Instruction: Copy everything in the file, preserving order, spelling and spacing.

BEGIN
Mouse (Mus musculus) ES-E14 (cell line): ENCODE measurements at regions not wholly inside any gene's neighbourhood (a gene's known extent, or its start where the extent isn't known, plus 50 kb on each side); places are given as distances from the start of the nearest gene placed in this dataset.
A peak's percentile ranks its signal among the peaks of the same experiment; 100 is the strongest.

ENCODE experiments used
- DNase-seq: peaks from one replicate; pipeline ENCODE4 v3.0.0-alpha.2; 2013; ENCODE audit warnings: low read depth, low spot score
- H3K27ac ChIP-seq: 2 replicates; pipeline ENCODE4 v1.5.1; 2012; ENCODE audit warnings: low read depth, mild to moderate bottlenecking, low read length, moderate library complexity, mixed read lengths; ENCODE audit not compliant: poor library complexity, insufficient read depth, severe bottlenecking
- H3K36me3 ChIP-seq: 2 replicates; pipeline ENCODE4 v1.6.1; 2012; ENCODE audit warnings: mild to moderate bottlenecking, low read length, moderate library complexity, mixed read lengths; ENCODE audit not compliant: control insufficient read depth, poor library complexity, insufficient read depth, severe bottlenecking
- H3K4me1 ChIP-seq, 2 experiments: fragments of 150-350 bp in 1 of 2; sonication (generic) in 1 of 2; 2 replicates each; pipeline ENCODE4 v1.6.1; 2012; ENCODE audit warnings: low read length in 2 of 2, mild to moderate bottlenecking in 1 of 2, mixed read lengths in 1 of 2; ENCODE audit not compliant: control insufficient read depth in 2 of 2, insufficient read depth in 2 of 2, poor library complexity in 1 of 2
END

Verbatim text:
Mouse (Mus musculus) ES-E14 (cell line): ENCODE measurements at regions not wholly inside any gene's neighbourhood (a gene's known extent, or its start where the extent isn't known, plus 50 kb on each side); places are given as distances from the start of the nearest gene placed in this dataset.
A peak's percentile ranks its signal among the peaks of the same experiment; 100 is the strongest.

ENCODE experiments used
- DNase-seq: peaks from one replicate; pipeline ENCODE4 v3.0.0-alpha.2; 2013; ENCODE audit warnings: low read depth, low spot score
- H3K27ac ChIP-seq: 2 replicates; pipeline ENCODE4 v1.5.1; 2012; ENCODE audit warnings: low read depth, mild to moderate bottlenecking, low read length, moderate library complexity, mixed read lengths; ENCODE audit not compliant: poor library complexity, insufficient read depth, severe bottlenecking
- H3K36me3 ChIP-seq: 2 replicates; pipeline ENCODE4 v1.6.1; 2012; ENCODE audit warnings: mild to moderate bottlenecking, low read length, moderate library complexity, mixed read lengths; ENCODE audit not compliant: control insufficient read depth, poor library complexity, insufficient read depth, severe bottlenecking
- H3K4me1 ChIP-seq, 2 experiments: fragments of 150-350 bp in 1 of 2; sonication (generic) in 1 of 2; 2 replicates each; pipeline ENCODE4 v1.6.1; 2012; ENCODE audit warnings: low read length in 2 of 2, mild to moderate bottlenecking in 1 of 2, mixed read lengths in 1 of 2; ENCODE audit not compliant: control insufficient read depth in 2 of 2, insufficient read depth in 2 of 2, poor library complexity in 1 of 2